Second Observation & Feedback Meeting
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The subsequent week, the second observation took place in the Biology where Florence had organise her practical session. I could see noticeable changes in her class organization as we suggested for the lesson plan, and in accordance with the main targets set in the previous feedback meeting. I was surprised to see such transformation in so little time. I assumed that Florence wanted to achieve higher aims in her profession. In this context, Larrivee (2000: p295) state that teacher must be able to create authentic learning communities and required to change and adapt their teaching styles that better align with emerging metaphors of teacher as social mediator, learning facilitator, and reflective practitioner. With reference to Appendix II, my mentee also grouped her students to work in pairs. My objective was to make Florence engaged her students in self-assessment and peering since this would bring enlightenment among the students aptitude in learning. As it is mentioned in the Assessment for Learning as suggested by English government policy (DfES, 2004, p.x), that students must be involved in peer and self-assessment which would eventually make the students themselves responsible for their own learning. Under such circumstance, the teacher's role would be very crucial as she must be able to give the students appropriate feedback on their performance and also review their work and advise them for further constructive work. Such interaction between the student and the teacher is an essential element of developing understanding and promoting learning. Subsequently, this interaction was not limited to only the teacher-student but we also focused on our relation as mentor and mentee. Initially reflecting on my approach seemed difficult because I thought that whatever criticism and feedback that I expressed was for the betterment of Florence. But how far I was right? However, when I discussed about this matter with another mentor colleague at the school, he said that generally, every person reflect on what they do, but this reflection differs from person to person. According to Korthagen and Vasalos (2006, p.48) said that when teachers generally reflect, it is often influenced by the specific school culture, and the pressure of work often encouraged a focus on obtaining a 'quick fix' rather than shedding light on the underlying issues. This reflection was unusual because it made me ponder if Florence was just trying to get an easy way out for short term. Larose et al, (2010, p.x) argued that the role played by the types of experiences may vary significantly based on mentee tendencies, needs and motivations, and program objectives (academic, social, or professional) and also how mentors manage to engage mentees during these experiences.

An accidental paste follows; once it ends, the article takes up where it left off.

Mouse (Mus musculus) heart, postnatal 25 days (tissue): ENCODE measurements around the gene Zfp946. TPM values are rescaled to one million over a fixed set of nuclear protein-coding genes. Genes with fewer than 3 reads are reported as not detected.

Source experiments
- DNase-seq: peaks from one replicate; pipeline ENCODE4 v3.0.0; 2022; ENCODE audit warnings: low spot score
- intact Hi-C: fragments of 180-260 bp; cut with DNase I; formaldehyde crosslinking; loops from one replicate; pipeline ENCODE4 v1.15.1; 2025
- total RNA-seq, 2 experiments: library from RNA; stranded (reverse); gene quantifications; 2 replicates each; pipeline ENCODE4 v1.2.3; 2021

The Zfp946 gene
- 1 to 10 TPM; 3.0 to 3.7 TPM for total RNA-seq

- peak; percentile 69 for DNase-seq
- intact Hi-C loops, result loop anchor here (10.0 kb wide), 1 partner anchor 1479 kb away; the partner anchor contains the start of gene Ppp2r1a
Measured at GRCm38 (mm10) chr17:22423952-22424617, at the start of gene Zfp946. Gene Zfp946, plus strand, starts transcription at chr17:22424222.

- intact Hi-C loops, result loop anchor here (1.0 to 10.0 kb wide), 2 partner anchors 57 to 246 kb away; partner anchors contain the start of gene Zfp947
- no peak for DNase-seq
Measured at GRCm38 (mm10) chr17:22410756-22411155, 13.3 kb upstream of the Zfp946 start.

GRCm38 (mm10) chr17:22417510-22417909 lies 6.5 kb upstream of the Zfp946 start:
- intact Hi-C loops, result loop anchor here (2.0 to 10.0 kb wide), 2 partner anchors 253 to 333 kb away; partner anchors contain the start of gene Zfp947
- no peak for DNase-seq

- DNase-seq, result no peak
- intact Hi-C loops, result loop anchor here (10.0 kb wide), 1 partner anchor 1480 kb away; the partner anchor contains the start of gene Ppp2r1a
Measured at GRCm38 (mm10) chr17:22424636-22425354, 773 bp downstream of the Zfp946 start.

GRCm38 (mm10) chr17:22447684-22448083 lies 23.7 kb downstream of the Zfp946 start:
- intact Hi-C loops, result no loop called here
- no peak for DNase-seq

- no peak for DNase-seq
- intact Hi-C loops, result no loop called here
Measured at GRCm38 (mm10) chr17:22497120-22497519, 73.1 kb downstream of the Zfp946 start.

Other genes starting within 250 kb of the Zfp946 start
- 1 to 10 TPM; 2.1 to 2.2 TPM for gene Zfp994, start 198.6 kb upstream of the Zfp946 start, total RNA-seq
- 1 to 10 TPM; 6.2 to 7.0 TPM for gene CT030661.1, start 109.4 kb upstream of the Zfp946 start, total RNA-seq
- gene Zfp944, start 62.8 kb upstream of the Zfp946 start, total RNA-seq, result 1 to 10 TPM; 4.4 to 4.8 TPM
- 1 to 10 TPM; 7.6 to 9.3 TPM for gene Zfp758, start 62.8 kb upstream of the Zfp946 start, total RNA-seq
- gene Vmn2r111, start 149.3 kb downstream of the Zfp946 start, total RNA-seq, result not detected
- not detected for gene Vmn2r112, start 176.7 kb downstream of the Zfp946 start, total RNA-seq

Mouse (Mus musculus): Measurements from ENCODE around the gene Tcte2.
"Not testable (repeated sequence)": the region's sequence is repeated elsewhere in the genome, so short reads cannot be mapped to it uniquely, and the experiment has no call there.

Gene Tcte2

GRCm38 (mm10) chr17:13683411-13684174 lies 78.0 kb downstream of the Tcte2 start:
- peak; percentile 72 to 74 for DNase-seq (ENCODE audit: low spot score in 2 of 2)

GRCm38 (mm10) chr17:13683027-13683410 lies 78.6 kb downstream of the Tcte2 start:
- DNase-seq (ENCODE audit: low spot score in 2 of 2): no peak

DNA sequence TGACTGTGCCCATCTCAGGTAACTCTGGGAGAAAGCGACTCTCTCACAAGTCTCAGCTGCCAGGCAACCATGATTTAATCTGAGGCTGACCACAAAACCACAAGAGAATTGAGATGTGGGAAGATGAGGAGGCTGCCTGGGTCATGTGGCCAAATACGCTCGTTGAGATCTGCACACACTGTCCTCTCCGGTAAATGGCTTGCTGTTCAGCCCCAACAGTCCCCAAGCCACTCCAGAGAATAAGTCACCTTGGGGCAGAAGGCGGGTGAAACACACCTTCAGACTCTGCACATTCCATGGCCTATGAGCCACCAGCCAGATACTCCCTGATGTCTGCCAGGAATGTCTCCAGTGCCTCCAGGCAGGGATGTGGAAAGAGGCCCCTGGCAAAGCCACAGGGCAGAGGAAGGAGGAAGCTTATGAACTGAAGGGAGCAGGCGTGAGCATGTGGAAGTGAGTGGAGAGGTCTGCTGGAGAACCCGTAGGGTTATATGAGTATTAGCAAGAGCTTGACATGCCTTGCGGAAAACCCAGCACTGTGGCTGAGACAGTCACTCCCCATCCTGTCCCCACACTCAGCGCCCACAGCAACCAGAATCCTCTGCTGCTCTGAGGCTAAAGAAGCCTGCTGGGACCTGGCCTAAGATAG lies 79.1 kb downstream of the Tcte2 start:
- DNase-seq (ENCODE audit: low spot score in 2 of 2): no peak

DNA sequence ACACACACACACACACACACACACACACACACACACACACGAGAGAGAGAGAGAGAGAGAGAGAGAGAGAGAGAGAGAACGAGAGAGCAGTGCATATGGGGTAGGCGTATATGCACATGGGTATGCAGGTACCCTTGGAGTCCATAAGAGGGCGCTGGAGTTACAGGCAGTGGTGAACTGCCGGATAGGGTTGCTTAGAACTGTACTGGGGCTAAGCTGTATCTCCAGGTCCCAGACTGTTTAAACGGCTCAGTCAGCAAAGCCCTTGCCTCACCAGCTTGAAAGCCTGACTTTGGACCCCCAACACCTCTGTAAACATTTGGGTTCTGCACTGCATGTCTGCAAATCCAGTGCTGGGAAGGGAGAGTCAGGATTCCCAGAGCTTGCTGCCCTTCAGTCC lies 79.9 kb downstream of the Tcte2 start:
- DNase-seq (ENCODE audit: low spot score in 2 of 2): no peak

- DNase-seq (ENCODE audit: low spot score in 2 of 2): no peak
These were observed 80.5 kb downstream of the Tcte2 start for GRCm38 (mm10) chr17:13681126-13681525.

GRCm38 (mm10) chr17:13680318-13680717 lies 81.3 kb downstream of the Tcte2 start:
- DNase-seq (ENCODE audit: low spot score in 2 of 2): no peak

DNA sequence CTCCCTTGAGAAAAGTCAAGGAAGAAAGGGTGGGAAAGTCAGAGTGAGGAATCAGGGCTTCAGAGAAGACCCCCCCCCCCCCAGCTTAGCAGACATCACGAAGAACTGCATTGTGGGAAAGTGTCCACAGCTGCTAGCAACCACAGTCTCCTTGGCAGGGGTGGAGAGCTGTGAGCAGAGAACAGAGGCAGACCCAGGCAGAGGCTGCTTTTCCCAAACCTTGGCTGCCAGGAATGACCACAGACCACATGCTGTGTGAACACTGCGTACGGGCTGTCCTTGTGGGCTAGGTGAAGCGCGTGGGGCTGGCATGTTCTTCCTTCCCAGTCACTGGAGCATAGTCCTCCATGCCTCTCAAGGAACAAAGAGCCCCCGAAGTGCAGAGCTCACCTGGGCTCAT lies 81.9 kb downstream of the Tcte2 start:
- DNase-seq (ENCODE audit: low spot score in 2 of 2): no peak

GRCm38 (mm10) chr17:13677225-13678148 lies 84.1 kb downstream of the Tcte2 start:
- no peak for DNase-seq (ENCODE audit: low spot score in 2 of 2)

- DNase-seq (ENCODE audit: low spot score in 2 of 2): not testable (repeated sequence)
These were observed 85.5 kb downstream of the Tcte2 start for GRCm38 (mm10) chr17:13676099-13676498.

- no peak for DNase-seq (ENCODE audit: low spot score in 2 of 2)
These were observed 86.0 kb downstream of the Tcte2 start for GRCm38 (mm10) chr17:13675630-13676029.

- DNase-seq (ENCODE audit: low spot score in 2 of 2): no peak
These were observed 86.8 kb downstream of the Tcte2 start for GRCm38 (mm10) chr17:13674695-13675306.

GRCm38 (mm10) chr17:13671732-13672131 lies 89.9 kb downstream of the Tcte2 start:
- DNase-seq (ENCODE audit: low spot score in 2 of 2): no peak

Third Observation & Feedback Meeting
Florence already knew that I was going to talk on class management (See Appendix III). She admitted that she had a few difficulties with some problematic behaviour in her lower class of Form IV Biology students and they were at time difficult to handle. But instead of raising that issue of class management, I prompted her to see how she could overcome this situation by reflecting on her previous experience as a learner. Many teachers have faced problem of class management and this much help in order to promote a good learning for students and satisfaction for the teacher. I could feel that Florence felt deterred after that class explanation (Appendix III). As a mentor, I needed to raise her moral by supporting her. We talked lengthily on that issue and she recognized that all problem encountered in class must have a solution. Awaya et al(2003, p.54) concurs that providing moral support tops the list of things that are critical to developing a strong mentor-mentee relationship. Florence has been struggling with these students having problematic behaviour for very long but she really had difficulty in that class.